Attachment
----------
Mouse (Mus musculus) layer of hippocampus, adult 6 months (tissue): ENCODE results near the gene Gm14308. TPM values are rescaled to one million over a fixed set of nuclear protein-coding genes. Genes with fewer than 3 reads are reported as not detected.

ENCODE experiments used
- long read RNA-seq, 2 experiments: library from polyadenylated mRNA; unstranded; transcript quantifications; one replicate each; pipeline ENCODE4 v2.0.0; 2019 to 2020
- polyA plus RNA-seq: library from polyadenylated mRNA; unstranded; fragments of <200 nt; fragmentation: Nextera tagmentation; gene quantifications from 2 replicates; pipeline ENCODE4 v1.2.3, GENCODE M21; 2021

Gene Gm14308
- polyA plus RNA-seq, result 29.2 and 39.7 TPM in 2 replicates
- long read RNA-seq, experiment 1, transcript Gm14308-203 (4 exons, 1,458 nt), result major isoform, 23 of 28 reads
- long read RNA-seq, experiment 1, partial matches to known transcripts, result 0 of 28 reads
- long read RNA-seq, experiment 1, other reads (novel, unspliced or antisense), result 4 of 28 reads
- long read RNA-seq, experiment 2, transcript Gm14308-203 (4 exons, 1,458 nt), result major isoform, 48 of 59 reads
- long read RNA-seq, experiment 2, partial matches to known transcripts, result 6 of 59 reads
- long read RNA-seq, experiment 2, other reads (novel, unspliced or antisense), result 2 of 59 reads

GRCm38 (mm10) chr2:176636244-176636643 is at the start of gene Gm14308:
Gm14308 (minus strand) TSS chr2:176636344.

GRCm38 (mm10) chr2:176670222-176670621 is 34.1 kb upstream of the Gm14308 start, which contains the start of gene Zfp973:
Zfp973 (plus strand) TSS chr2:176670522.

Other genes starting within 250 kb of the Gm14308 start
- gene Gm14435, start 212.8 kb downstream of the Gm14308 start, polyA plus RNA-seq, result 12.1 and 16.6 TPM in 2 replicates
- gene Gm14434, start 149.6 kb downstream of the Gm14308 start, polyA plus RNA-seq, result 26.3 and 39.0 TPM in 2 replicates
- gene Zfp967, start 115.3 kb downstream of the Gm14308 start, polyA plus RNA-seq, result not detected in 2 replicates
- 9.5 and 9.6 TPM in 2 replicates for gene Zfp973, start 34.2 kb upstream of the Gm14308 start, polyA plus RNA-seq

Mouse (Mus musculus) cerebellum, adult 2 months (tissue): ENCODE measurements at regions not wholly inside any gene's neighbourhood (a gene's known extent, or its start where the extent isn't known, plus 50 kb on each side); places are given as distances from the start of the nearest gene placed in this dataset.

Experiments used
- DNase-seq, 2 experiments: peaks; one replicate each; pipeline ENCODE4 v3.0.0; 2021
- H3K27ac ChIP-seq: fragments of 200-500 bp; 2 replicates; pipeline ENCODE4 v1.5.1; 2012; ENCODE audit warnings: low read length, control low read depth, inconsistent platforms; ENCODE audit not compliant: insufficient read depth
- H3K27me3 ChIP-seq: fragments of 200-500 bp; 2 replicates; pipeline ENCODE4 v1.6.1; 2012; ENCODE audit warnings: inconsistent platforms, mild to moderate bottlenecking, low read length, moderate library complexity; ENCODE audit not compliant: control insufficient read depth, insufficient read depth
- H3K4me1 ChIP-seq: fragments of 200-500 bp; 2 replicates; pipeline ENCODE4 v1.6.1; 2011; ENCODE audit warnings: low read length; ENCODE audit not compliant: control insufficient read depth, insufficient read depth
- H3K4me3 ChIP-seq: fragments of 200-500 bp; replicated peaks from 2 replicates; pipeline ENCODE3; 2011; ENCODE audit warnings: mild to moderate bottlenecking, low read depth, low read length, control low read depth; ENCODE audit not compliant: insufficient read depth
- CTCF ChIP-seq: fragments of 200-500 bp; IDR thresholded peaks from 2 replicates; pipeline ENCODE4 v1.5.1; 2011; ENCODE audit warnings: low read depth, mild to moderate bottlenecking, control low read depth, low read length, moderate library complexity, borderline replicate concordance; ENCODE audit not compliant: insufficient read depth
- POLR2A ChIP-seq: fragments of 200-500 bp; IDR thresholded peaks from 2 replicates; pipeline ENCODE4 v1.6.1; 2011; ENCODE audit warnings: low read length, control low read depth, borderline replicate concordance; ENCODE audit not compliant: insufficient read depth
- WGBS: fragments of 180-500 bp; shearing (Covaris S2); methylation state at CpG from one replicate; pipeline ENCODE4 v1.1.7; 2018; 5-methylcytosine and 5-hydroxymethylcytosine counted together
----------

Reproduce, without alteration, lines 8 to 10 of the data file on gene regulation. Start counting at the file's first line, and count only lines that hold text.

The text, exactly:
- long read RNA-seq, experiment 1, partial matches to known transcripts, result 0 of 28 reads
- long read RNA-seq, experiment 1, other reads (novel, unspliced or antisense), result 4 of 28 reads
- long read RNA-seq, experiment 2, transcript Gm14308-203 (4 exons, 1,458 nt), result major isoform, 48 of 59 reads